All Christians of Egypt
Tuesday July 22nd 2014

Christian Copts in Egypt Protest Muslim Attacks

(AINA) — Thousands of Christians, joined by many Muslims, have been staging sit-in since March 5 in front of the Egyptian TV building on the Nile Corniche in Cairo, protesting the attack on the church in the village of Soul and the inaction of the Egyptian armed forces in preventing the Muslims from torching and demolishing the church and terrorizing the Christian Copts and forcing them to evacuate the village.

The church, which has been completely demolished, has been used by Muslims to pray there to humiliate the Copts said the protesters.

The protesters were joined by 15 priests, including priests from the demolished St. Mina and St. George’s church in Soul, Atfif in Hewan, 30 kilometers from Cairo, blocked the path to the main October and May 15 bridges. Some of the Coptic youth lay in the middle of the roads to prevent cars from passing, which brought traffic in this busy area of Cairo to a stand still for hours.

The demonstrators accused government officials of complicity and silence to the exposure of Copts to violence and looting and demanded the recovery of their church, which was razed and taken over Muslims while under the sight of the Egyptian army. They held banners and chanted “We want our rights” and “Demolish our churches or our homes, the Coptic voice will not abate.”

Father Filopareer Gamil of Giza Coptic Dioceses read the Coptic demands on behalf of protesters. “Since yesterday (March 5) we have been crying out in vain to the armed forces to issue a statement to protect our rights and our homes.” Coptic Demands are mainly for the church to be rebuilt on the same location and same dimensions (now an empty plot of land,) as well as the torched affiliated community services building; Christians to be allowed from immediate effect to pray again there even in a tent until the new church has been built; to secure the return of more than 7000 Copts who were terrorized and forcibly displaced from the village; compensation for all Copts affected by the incident; prosecution of the perpetrators and inciters of the church attack.

To pacify the Copts, Field Marshall Tantawi, head of the Supreme Council of the Armed Forces, issued a statement that the torched church would be rebuilt by Easter, at the expense of the army.

Outspoken Father Metias Nasr, priest of St. Mary’s Church in Ezbet el Nakhl, who also joined the sit-in, told the Egyptian daily newspapers Elyom 7 on Sunday “To remain silent while violence is taking place in the village of Soul raises question marks for many, and we will sit-in until our demands are met. We got yesterday a promise to return to the land of the church to worship, which did not happen, on the contrary, individuals who burned the Church came and established Islamic rituals of prayers.”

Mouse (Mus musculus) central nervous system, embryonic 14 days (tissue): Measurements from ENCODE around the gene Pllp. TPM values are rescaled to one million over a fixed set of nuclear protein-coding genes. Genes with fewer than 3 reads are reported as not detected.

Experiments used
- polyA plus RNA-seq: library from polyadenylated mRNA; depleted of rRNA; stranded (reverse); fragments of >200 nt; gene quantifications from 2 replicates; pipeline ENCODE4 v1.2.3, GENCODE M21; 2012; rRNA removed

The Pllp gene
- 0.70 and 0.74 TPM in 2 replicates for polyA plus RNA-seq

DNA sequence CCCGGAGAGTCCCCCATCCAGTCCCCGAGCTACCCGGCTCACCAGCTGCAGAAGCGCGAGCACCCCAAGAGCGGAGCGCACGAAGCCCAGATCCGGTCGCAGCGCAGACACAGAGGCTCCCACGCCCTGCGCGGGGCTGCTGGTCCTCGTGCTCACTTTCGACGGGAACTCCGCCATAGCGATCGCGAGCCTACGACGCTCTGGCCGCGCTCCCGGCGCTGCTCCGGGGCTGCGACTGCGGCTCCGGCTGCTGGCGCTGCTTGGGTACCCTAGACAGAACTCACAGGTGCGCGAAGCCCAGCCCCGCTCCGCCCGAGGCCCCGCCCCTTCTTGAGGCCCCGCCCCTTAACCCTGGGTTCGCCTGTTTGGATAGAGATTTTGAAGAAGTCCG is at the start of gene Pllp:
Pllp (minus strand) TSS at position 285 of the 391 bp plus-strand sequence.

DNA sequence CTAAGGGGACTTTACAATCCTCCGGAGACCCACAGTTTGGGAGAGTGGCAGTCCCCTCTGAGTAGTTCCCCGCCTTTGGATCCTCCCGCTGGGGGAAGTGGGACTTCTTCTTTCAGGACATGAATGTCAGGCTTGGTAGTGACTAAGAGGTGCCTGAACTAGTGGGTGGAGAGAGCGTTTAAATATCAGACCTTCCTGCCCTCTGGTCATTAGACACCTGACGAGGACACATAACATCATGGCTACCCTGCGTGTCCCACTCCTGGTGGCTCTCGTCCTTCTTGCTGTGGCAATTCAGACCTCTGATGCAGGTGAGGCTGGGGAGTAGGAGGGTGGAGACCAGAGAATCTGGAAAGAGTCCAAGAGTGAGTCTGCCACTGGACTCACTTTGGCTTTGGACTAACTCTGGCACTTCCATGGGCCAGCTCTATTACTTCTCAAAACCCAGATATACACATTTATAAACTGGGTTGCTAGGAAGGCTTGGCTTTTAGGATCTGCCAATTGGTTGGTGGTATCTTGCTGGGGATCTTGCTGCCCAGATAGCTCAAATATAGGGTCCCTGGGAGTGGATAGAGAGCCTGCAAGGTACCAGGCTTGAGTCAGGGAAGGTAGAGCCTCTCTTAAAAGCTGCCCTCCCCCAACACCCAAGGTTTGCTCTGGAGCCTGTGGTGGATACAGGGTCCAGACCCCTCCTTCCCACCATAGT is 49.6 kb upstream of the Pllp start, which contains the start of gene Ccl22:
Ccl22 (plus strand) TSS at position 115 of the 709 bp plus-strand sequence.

The St. Mina and St. George’s church incident was triggered by a relationship between Ashraf Iskander, a 40-year-old married man and a Muslim married woman (AINA 3-5-2011). A video shows the demolition of Church and the sounds of the Imam’s call of “Allahu Akbar” from the mosque speakers while Muslims are destroying the church walls.

Father Yosha, the priest who was inside the Church, escaped the fire which destroyed the church, along with three deacons who were with him, through the roof of the burning church, leaping to the roof of the neighboring house, owned by Muslims, who helped and protected him from being assaulted by the mob as he left.

The village residents, priests and the Bishop appealed in vain to the armed forces, stationed only 7 km away from Soul in the village of Borombol to intervene. In an interview with Freecopts, Bishop Theodosius, Bishop of Giza, said “We called the commanders of the army in charge of the region of Helwan and Borombol, and the leaders of the national security. They subsequently sent the army. When the army arrived at the village of Soul, it fired in the air and the Muslim mob dispersed. However, about half-an-hour later, the mob reassembled and began to burn the church in presence of the army. The army sent a fire truck that extinguished the fire, but thereafter the army began to protect the Muslims who were destroying the church. Meanwhile, the army prevented the Christians from reaching the church, when they attempted to extinguish the fire and end the destruction of their church. Thus, the Muslims were allowed to destroy the church under the protection of the Egyptian army.” (complete Freecopts interview with English sub-titles http://www.youtube.com/watch?v=4LMJYCpJA5A&feature=player_embedded#at=16).

Father Balamon, one of the torched church pastors said that because the army did not intervene when the mob demolished the church, the Muslims were emboldened on Saturday and attacked Christian homes and looted everything inside.

On Saturday there was a mass evacuation of terrorized Copts. One village witness told activist Mariam Ragy that there is hardly a female left in the village now as Muslims threatened to rape Coptic women, and only males are left behind inside their homes.

The army has imposed a media black-out on the village; journalists have been prevented from entering the village and one journalist had his camera confiscated.

A delegation of priests met on Sunday midnight with Prime Minister Dr. Essam Sharaf in his home, who promised to contact Field Marshall Tantawi on Monday morning to make sure that his promises regarding the torched church will be kept.

By Mary Abdelmassih

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